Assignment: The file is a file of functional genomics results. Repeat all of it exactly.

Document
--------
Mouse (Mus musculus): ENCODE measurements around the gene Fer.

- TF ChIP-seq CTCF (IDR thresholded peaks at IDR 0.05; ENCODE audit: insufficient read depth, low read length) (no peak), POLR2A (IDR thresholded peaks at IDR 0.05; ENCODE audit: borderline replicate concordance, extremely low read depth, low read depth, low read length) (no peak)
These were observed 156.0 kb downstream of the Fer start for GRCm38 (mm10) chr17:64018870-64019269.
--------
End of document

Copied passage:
Mouse (Mus musculus): ENCODE measurements around the gene Fer.

- TF ChIP-seq CTCF (IDR thresholded peaks at IDR 0.05; ENCODE audit: insufficient read depth, low read length) (no peak), POLR2A (IDR thresholded peaks at IDR 0.05; ENCODE audit: borderline replicate concordance, extremely low read depth, low read depth, low read length) (no peak)
These were observed 156.0 kb downstream of the Fer start for GRCm38 (mm10) chr17:64018870-64019269.